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The Pipes Were Calling: A Vietnam War Story…
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The Pipes Were Calling: A Vietnam War Story

by David Flaherty

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Recently added byJPodlaski, nycxile, LamSon
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The Pipes Were Calling by David Flaherty is classified as a work of fiction; however, it is written with so much accurate detail that I have to believe this story is about the author's tour in Vietnam and beyond.

The protagonist, Danny Murphy, arrives in Vietnam as an innocent, naive, scared 18-year-old soldier with only five months in the Army. He is assigned to the 199th Light Infantry Brigade, their area of operations primarily in the southern Delta part of the country. Danny's first experience with a local is when an old Vietnamese lady confronts him in the shower area, offering to shine his boots for a small fee. Embarrassed by her presence and anxious to get her on her way, he agrees, but soon regrets - believing that she has stolen his only pair of boots. After exiting the shower area, Danny is relieved to see the old mama-son squatting nearby and working diligently on his boots. When finished, she also sells him a simple cross on a shoelace - convincing him that it as a good luck charm and he will be safe when wearing it.

He befriends a Shake 'n Bake Sergeant, who arrived at the same time he does. Taking Danny under his wing, Sgt. Penny has him assigned to the same squad and helps to prepare him for the field. The morning after the first night in the bush, both Danny and Sgt. Penny are forgotten, left behind by the rest of the platoon to fend for themselves. Fortunately, Sgt. Penny participated in the pre-mission briefing and knew of the final objective. Using his map and compass, both soldiers catch up with the rest of the group later in the day.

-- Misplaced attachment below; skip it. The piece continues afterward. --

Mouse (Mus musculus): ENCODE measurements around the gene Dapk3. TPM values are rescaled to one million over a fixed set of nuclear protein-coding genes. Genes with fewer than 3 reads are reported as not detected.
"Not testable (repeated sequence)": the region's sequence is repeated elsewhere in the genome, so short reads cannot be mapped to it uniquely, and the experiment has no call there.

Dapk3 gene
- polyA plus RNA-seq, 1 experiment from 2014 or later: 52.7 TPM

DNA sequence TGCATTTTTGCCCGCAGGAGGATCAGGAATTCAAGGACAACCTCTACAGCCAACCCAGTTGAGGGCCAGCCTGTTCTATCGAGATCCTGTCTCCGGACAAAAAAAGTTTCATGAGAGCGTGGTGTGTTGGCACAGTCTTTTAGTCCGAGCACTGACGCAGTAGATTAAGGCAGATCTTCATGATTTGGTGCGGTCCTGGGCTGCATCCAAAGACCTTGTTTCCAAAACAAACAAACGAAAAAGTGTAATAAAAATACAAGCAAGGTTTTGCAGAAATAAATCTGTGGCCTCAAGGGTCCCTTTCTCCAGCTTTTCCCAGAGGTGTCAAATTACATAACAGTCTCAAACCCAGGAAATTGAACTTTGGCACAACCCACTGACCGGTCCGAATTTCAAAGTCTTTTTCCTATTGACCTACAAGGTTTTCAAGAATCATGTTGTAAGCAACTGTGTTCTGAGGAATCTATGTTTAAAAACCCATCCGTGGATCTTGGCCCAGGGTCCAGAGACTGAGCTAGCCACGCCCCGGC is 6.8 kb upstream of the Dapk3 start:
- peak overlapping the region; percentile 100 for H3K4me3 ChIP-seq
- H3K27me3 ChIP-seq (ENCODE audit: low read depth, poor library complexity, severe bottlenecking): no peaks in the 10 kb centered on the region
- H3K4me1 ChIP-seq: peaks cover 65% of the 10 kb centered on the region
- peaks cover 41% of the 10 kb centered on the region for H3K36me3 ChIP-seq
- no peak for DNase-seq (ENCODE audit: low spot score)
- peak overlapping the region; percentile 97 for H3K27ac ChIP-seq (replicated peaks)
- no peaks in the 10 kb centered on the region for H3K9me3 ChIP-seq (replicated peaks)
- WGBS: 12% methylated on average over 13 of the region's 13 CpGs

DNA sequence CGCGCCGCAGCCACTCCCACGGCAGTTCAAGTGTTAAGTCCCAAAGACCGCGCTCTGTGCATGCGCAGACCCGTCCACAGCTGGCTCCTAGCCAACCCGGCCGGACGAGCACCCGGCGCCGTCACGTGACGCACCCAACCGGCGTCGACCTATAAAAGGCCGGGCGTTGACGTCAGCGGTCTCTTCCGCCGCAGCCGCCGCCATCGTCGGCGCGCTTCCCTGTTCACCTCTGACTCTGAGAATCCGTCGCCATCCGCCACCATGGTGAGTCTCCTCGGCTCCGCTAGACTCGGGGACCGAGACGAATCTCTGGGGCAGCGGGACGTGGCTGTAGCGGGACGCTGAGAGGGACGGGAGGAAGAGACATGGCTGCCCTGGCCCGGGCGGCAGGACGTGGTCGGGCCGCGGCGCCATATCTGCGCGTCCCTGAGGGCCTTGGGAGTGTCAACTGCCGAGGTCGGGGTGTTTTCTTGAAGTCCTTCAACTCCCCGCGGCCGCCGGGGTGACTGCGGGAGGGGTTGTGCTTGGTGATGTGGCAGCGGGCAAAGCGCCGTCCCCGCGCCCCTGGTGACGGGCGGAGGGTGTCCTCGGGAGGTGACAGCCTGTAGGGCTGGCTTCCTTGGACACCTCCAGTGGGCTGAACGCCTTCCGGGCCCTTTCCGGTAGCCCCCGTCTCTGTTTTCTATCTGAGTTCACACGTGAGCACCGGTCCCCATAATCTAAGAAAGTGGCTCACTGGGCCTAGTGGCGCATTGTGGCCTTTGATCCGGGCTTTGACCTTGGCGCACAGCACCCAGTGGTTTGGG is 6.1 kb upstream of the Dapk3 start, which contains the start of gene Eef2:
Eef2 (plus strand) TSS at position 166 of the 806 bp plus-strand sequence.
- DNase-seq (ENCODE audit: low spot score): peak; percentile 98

Danny soon makes friends with Odie Burke, a black soldier in the squad and experienced point man. He teaches Danny the ropes and how to identify booby traps - soon pairing up to walk point whenever it was the squads' turn. Most casualties incurred by the troops are due to exploding booby traps - firefights with the enemy are far and few in between.

Danny is pulled from his squad and sent to sniper school – a new mandate for the Brigade, and then reassigned to Charlie Company – the worst in the division with the highest rate of casualties. From this moment on, Danny continues to find himself in precarious situations; most caused by lousy communications and poor judgment of the battalion’s officers – luckily, he escapes death more than once.

Eventually, fate catches up. Danny loses his ‘good luck cross’ and is soon the victim of a booby trap, seriously wounding him. While recuperating in a hospital outside of Vietnam, Danny learns from another patient and friend from his old squad that everyone had perished during a massive ambush and he is the lone survivor. He falls into a major depression, dwelling on those friends he lost. Then when Danny is finally discharged from the hospital, he and others in uniform are attacked by a group of war demonstrators who beat the soldiers to the ground.

Danny goes on lock down, keeping his past military experience – especially that he was a Vietnam Veteran a secret. These bottled up memories remain a problem for more then twenty years before he is compelled to seek help and learn how to deal with the demons that plague him.

I did find that something odd happened in the second half of the book. Like flicking a light switch, suddenly formatting, typos and sentence structure errors came out of nowhere and continued for the rest of the story. Not certain if it is due to my personal Kindle settings or something that happened when the author uploaded. It’s worth looking into and fixing if it’s on Amazon’s end.

I strongly recommend “The Pipes Were Calling” to anyone wanting to learn how war impacts the young soldiers who were called upon to fight it – especially the Vietnam War which is considered the most unpopular war of the century. The story will pull on all your emotions. Kudos Mr. Flaherty!

John Podlaski, author
Cherries - A Vietnam War Novel ( )
  JPodlaski | Nov 6, 2013 |
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